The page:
chapter  5
22 Pages

Denmark

ByCARSTEN JØRGENSEN, FRANZ TRAXLER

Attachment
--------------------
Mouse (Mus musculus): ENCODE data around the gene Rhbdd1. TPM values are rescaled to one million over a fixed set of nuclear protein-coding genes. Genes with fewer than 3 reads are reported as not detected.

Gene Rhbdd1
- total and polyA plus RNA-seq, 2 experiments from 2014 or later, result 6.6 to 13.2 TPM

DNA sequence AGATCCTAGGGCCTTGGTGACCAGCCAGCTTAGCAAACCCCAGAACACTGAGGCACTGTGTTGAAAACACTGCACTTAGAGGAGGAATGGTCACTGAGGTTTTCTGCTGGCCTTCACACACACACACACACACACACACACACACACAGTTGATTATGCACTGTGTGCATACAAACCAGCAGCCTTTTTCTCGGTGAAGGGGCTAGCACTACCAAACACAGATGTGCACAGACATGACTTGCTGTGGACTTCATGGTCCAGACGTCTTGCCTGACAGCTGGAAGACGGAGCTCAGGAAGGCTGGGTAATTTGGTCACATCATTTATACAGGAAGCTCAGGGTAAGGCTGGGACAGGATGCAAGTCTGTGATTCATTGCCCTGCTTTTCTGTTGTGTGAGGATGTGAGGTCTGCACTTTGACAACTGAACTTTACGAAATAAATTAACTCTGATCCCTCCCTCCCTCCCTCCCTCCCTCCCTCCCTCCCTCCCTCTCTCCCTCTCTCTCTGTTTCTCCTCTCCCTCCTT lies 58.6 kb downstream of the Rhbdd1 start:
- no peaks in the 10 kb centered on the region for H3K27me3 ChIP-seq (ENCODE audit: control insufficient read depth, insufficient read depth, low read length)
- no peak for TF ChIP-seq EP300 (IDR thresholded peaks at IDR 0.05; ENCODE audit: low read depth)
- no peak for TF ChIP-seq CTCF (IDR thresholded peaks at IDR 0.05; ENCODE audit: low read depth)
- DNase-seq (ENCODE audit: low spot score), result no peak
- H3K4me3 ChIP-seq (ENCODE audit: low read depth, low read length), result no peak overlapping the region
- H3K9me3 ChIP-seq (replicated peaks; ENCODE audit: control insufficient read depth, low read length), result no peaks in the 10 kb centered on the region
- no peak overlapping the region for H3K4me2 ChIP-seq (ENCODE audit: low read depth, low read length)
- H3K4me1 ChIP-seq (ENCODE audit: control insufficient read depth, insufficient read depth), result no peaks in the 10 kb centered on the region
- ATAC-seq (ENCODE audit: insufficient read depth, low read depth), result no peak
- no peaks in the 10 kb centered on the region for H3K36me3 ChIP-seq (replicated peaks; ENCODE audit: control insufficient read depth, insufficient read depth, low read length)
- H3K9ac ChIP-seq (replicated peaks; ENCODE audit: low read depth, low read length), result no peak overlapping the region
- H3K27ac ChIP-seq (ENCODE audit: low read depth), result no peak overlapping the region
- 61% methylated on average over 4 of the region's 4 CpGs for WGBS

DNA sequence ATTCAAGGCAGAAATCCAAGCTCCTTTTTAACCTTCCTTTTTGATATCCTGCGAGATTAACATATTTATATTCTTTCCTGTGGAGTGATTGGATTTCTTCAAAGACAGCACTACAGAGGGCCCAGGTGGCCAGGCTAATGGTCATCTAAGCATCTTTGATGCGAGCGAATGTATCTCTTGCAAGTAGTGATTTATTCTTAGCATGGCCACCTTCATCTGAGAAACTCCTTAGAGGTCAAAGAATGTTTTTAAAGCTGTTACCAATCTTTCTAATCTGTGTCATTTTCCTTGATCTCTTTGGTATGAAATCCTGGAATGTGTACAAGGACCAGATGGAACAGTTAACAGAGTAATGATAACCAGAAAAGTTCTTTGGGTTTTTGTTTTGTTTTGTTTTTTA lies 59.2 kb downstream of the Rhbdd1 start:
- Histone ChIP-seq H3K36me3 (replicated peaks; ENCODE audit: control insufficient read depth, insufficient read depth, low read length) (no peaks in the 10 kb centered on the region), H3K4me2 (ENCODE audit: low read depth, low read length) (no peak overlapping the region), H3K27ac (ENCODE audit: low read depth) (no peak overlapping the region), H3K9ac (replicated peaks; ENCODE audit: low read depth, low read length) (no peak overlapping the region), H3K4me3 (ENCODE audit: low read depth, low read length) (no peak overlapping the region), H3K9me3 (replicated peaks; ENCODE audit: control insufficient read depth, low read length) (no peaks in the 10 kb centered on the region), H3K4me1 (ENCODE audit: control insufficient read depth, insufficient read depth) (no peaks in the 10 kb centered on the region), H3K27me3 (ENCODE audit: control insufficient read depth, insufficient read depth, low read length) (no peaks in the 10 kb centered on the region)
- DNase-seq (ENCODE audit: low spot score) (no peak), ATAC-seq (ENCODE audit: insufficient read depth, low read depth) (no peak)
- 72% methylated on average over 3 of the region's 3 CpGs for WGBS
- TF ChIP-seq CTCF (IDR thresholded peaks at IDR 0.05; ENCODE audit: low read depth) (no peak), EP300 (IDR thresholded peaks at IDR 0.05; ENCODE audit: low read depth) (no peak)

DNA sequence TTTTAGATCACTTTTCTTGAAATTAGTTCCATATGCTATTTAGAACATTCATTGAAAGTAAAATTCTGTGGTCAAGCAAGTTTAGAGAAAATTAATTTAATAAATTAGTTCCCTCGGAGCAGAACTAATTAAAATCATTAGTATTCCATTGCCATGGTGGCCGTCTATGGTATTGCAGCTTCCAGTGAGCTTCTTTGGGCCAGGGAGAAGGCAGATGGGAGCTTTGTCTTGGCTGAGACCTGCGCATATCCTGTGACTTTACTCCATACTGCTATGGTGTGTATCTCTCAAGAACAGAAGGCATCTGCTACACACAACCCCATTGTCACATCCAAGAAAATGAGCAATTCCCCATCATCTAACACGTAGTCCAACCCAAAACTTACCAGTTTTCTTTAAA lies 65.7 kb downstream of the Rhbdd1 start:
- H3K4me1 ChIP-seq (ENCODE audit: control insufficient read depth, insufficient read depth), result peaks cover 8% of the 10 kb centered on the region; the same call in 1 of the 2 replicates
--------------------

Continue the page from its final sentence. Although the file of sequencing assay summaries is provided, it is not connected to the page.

Denmark is commonly seen as a country whose economic structure is shaped by SMEs. According to national fi gures, only 1,588 or 0.8 per cent of the companies employed more than 100 employees in 2002, representing 49.7 per cent of total employment (Statistics Denmark; Firm Statistics). This is also refl ected in the offi cial statistical classifi cation of fi rm size. Companies employing 100 or more employees are considered large, and no further differentiation by fi rm size is available beyond this threshold. The European comparison, however, somewhat qualifi es the proposition that SMEs generally prevail in Denmark. As Table 2.1 shows, Denmark belongs to the group of countries characterized by an above-average importance of large companies. The big multinational companies, which are among Europe’s 500 largest businesses, fi gure prominently in terms of both their number and employment. Likewise, there are relatively numerous large companies which, however, record an employment share which is below the average of the group of countries designated by large fi rms as well as below the average of the EU-15. This indicates a remarkable bifurcation between rather small and extraordinarily large units within the segment of large companies. In 2003 there were six big Danish multinationals whose employment totalled around 580,000, which was almost four times as high as the comparable fi gure for Austria. As a closer examination reveals, two companies accounted for 85 per cent of total employment of Denmark’s big multinationals. As these two companies supply services (i.e. security services and temporary agency work), the vast majority of their employees are likely to work outside Denmark. Hence, their economic weight is not very visible in their homeland. As far as SMEs (as defi ned by European standards) are concerned, micro fi rms are less numerous and represent a smaller proportion of total employment, as compared to the EU-15, whereas the corresponding fi gures for small and medium-sized fi rms are above the European average (Table 2.1).